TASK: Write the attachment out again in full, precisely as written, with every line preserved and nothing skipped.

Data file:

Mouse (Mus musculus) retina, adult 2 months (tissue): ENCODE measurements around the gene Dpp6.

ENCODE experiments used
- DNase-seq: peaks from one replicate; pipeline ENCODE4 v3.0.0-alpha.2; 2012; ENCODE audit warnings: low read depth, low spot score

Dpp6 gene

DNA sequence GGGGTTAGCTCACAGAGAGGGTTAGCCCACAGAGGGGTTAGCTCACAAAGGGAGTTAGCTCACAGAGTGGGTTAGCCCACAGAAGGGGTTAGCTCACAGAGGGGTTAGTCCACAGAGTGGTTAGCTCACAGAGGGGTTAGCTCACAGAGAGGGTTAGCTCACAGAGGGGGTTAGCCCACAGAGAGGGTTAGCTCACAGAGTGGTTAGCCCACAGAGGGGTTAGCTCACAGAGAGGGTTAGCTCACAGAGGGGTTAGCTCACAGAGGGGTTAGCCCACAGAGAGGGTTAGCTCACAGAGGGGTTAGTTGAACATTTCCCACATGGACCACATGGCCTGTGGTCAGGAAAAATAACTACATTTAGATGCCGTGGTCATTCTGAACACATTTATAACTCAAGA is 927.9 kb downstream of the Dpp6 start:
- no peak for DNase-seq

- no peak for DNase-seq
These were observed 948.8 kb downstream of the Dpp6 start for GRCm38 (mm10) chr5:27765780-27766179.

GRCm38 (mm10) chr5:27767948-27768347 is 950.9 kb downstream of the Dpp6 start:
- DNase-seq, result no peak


Mouse (Mus musculus) retina, adult 2 months (tissue): ENCODE measurements around the gene Dpp6.

ENCODE experiments used
- DNase-seq: peaks from one replicate; pipeline ENCODE4 v3.0.0-alpha.2; 2012; ENCODE audit warnings: low read depth, low spot score

Dpp6 gene

DNA sequence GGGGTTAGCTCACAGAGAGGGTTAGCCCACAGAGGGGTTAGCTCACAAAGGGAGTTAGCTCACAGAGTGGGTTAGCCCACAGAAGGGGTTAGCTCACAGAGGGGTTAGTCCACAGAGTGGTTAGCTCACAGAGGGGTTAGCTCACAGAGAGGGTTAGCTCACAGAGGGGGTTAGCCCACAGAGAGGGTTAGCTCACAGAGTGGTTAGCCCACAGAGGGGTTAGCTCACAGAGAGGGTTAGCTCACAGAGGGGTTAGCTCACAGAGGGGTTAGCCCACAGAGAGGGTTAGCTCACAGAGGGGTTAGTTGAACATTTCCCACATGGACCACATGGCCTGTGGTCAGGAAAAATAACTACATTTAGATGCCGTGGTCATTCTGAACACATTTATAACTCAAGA is 927.9 kb downstream of the Dpp6 start:
- no peak for DNase-seq

- no peak for DNase-seq
These were observed 948.8 kb downstream of the Dpp6 start for GRCm38 (mm10) chr5:27765780-27766179.

GRCm38 (mm10) chr5:27767948-27768347 is 950.9 kb downstream of the Dpp6 start:
- DNase-seq, result no peak